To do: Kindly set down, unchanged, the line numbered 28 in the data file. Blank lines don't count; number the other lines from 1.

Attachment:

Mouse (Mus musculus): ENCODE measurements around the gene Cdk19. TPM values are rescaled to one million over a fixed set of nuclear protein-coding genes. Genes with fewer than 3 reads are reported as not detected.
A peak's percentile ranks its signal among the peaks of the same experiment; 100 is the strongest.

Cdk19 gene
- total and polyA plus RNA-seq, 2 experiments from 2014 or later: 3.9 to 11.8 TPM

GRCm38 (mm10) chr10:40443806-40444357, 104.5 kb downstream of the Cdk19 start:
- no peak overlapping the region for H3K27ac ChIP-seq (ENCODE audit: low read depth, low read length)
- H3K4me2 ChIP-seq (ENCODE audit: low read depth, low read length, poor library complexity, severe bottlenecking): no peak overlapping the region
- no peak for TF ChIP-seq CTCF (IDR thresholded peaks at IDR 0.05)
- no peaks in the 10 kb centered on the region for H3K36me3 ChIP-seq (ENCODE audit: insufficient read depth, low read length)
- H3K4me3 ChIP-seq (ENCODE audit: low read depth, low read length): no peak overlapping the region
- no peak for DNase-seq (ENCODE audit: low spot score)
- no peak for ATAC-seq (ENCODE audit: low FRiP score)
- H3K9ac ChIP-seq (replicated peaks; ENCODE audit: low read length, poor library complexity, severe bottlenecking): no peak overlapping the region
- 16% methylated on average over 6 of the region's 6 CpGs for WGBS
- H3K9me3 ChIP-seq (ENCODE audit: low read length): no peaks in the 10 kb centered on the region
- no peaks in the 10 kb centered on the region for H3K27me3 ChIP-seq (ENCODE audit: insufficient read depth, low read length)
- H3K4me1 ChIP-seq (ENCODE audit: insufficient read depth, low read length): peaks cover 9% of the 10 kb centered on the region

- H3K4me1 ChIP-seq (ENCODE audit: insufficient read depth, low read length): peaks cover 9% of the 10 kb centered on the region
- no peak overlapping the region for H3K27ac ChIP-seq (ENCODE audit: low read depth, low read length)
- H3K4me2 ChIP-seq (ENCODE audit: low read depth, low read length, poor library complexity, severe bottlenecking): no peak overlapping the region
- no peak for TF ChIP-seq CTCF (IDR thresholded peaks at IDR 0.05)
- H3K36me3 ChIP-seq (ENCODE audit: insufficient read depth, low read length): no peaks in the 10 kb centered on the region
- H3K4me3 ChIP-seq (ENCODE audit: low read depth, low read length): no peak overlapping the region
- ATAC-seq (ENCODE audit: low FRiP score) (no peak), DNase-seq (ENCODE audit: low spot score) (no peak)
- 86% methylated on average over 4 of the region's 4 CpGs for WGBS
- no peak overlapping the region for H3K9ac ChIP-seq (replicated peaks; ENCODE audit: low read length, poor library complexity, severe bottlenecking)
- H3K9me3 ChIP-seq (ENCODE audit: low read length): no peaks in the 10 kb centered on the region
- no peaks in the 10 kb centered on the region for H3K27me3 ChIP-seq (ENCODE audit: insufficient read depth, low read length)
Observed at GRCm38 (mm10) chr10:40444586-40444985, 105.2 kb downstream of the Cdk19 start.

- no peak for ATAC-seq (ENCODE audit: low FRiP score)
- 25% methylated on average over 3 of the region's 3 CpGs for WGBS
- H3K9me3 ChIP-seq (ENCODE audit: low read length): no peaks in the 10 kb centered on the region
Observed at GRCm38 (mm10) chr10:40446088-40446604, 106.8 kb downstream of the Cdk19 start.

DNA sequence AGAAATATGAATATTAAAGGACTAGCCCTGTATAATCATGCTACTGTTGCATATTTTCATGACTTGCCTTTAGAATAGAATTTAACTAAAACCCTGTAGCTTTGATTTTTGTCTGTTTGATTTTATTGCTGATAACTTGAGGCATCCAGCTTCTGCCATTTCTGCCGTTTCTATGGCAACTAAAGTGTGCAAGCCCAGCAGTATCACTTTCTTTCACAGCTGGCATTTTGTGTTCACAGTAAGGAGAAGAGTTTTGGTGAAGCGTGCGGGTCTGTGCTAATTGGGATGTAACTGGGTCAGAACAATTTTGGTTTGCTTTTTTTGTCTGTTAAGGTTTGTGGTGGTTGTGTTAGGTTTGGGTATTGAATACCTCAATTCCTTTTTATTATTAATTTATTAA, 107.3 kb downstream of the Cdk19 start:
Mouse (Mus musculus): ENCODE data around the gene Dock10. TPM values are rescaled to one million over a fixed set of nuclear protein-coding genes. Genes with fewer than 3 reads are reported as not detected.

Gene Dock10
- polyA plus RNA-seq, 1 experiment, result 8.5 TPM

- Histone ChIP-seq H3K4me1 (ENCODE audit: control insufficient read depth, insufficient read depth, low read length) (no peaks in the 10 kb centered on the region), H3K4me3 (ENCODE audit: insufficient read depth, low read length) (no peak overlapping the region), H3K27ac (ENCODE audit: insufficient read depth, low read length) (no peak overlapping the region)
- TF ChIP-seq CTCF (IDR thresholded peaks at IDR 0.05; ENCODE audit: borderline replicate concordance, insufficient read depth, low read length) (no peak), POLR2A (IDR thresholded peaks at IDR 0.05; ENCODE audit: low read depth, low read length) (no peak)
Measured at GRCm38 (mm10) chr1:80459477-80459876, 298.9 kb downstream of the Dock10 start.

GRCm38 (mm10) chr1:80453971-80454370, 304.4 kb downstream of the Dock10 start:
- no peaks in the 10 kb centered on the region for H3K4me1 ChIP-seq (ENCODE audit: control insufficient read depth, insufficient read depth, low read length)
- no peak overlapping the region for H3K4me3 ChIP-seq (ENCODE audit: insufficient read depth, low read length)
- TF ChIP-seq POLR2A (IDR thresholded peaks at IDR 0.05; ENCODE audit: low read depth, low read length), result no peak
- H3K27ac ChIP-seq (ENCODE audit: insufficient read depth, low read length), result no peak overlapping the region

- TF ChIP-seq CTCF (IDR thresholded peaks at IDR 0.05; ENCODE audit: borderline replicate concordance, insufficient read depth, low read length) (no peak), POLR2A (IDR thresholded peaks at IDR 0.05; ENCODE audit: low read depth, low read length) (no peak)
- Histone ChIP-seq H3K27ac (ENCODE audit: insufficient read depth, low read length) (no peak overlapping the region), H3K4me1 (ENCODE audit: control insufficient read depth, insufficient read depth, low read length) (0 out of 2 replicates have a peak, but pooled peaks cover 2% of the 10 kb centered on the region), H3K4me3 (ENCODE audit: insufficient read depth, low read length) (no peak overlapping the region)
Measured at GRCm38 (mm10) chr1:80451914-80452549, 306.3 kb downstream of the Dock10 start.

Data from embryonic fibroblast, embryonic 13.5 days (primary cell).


- no peaks in the 10 kb centered on the region for H3K27me3 ChIP-seq (ENCODE audit: insufficient read depth, low read length)